Comparisons of juvenile hormone hemolymph and octopamine brain titers in honey bees (Hymenoptera: Apidae) selected for high and low pollen hoarding

David J. Schulz, Tanya Pankiw, M. Kim Fondrk, Gene E. Robinson, Robert E. Page

Research output: Contribution to journalArticlepeer-review

22 Scopus citations

Abstract

We measured circulating levels of juvenile hormone III (JH) and brain region levels of dopamine, serotonin, and octopamine in honey bees, Apis mellifera L., from artificially selected high and low pollen-hoarding strains that show differences in their rate of behavioral development. One-day-old bees from the high pollen-hoarding strain had significantly higher JH titers than 1-d-old bees from a low pollen-hoarding strain. Conversely, there were no differences in JH levels in 12-d-old preforager bees from the high and low strains. Brain region levels of all three amines increased with age, but there were no differences between high and low pollen-hoarding bees in any of the three amines in any region of the brain. These results are consistent with the hypothesis that endocrine events occurring early in adulthood influence honey bee behavioral development.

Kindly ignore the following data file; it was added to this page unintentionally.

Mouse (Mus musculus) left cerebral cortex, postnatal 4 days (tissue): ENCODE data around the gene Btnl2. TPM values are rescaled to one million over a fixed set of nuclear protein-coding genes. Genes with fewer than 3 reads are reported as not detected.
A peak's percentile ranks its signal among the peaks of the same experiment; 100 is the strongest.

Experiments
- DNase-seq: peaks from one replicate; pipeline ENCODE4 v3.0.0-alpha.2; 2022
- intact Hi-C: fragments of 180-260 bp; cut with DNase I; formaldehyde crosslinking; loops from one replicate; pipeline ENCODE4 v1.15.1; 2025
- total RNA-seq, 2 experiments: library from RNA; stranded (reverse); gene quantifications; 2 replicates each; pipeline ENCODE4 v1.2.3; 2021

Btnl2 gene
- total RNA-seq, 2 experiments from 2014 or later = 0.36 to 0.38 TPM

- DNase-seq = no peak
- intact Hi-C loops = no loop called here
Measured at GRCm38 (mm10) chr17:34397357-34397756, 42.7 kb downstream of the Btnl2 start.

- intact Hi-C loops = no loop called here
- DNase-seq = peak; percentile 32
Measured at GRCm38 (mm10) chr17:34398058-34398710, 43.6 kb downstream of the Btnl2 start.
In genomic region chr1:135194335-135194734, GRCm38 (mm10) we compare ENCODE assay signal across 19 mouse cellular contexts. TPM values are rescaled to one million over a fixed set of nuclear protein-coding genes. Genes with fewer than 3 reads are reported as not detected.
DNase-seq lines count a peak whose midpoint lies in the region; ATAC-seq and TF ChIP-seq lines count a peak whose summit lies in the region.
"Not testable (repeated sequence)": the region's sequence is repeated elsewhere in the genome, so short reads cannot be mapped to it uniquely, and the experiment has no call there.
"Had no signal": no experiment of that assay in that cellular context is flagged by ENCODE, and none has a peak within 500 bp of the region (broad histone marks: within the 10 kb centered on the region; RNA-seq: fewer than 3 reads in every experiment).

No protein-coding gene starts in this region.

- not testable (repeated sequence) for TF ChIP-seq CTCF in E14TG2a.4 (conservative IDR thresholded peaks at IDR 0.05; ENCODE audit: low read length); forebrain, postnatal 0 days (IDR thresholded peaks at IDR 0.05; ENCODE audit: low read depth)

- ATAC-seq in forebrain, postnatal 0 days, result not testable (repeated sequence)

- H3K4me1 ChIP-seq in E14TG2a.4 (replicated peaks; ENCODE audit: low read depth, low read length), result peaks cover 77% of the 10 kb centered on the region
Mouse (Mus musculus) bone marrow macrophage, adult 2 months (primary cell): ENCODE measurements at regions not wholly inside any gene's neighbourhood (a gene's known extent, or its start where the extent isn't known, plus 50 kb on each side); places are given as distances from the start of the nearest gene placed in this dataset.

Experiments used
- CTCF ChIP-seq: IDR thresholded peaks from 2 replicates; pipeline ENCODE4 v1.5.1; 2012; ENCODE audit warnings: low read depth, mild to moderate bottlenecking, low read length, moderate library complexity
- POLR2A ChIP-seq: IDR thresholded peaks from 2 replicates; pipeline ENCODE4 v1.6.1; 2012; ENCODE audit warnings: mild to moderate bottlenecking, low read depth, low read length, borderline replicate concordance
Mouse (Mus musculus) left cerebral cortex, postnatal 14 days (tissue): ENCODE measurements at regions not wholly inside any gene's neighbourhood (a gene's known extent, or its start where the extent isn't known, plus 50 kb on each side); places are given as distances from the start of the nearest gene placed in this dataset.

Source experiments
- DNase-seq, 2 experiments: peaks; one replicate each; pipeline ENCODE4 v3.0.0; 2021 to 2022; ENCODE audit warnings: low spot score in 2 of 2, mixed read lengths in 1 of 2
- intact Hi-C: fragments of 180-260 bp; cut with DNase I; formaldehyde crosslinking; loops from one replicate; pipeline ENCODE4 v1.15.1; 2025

Original languageEnglish (US)
Pages (from-to)1313-1319
Number of pages7
JournalAnnals of the Entomological Society of America
Volume97
Issue number6
DOIs
StatePublished - Nov 2004

Keywords

  • Apis mellifera
  • Behavioral development
  • Division of labor
  • Dopamine
  • Serotonin

ASJC Scopus subject areas

  • Insect Science

Fingerprint Dive into the research topics of 'Comparisons of juvenile hormone hemolymph and octopamine brain titers in honey bees (Hymenoptera: Apidae) selected for high and low pollen hoarding'. Together they form a unique fingerprint.

Cite this